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Some people are utterly unfixable or even improvable, but they are quite rare.
There are clients who are just too far gone, and they cannot be helped at all. It is as if the person were a ceramic bowl that was dropped on a hard floor. The bowl is now in 100 pieces, and the person who dropped it is on the ground looking at the pieces and throwing up their hands. “Where do I start?” he asks in exasperation.
All sociopaths and psychopaths are unfixable by their very nature. We can’t cure the sociopathy and psychopathy because they don’t want to get better. They enjoy being antisocial, and they do not wish to change. However, we can get them to change their behavior. For instance, a homicidal sociopath may show up in the office. A good therapist may be able to convince this sociopath that acting on their homicidal fantasies would be one of the stupidest things that they could ever do. This sociopath may then be able to go through life without killing an innocent person. So we can’t fix sociopaths, but we can change their behavior somewhat, tone it down, or reduce the amount of damage they do to society.
All paraphilias are unfixable by their very nature. The paraphilia quite literally will not and cannot go away. It’s etched in stone.
Schizophrenia is largely unfixable. They need a great deal of medication, and even then in most cases, they are repeatedly hospitalized. A few can go on to lead somewhat normal or even successful lives, but these people still need continuous medication and regular psychotherapy. In addition, they need frequent interventions to stay out of the hospital.
Many illnesses such as OCD, Bipolar Disorder and Chronic Major Depression are unfixable by psychotherapy. Most of these people will need medication for the rest of their lives. However, psychotherapy can improve their conditions a lot at least in the first and last cases.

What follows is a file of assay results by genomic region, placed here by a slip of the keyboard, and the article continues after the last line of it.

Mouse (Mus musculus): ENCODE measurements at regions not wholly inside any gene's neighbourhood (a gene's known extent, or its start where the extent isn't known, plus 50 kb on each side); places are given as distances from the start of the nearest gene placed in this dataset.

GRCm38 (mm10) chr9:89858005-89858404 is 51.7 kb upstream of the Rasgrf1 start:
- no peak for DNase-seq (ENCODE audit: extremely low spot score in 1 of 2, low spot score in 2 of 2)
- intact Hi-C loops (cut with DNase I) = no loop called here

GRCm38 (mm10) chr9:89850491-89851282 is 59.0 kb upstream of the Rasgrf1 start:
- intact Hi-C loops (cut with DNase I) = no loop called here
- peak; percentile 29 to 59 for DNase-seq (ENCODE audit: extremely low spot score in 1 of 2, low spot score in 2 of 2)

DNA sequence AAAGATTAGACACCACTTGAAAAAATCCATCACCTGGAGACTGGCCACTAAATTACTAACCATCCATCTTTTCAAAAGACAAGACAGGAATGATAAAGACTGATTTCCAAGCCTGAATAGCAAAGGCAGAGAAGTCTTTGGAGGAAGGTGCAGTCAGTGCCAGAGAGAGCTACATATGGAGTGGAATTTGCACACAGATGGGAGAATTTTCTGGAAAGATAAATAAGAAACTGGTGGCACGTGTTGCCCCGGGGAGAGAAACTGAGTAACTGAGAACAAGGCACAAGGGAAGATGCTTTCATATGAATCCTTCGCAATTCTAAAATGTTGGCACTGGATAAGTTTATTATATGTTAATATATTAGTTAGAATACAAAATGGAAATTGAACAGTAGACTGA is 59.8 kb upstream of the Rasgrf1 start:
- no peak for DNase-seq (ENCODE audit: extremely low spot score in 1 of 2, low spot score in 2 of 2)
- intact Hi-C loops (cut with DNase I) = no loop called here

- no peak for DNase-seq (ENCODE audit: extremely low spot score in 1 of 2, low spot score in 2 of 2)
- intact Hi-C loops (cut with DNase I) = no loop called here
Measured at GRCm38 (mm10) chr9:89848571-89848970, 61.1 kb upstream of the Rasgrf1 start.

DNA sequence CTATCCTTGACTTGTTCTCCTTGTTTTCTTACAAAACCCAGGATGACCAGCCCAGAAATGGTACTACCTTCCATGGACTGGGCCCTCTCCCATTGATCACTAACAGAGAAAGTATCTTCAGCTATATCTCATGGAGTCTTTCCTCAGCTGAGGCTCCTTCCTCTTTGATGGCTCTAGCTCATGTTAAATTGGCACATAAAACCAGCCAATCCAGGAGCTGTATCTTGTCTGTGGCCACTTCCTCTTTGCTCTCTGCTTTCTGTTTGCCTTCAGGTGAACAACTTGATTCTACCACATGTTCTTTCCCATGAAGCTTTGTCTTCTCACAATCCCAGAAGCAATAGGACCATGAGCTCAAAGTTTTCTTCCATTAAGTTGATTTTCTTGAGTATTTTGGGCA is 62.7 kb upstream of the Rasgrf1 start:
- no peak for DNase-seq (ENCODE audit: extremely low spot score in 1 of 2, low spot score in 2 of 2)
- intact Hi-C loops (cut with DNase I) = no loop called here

Long-term suicidality is very hard to fix. It tends to become chronic with repeated attempts over the years. The suicidal person is typically defiant and is furious with you for challenging their suicidality. You are expected to sympathize with their condition, which is actually a very bad idea. Most suicidal people are what I would call “defiantly suicidal.”
Personality disorders are generally incurable. Theoretically, they could be fixed, but these people almost never present for therapy, and when they do, it is often at the behest of others, and they do not really wish to be there or get anything done. People with personality disorders, like sociopaths, literally do not want to get better. They like their personality disorder, and they are incredibly resistant to change. There are some case reports of cures of personality disorders, but in general the prognosis is grave.
I have never been able to fix long term low self esteem, and I have tried with a few people. There is something about that condition that hammers itself into the brain as if into concrete. I do not know why, but long-term low self-esteem seems to be one of the hardest psychological problems to fix. Why this is, I have no idea. Perhaps someone else can offer some ideas.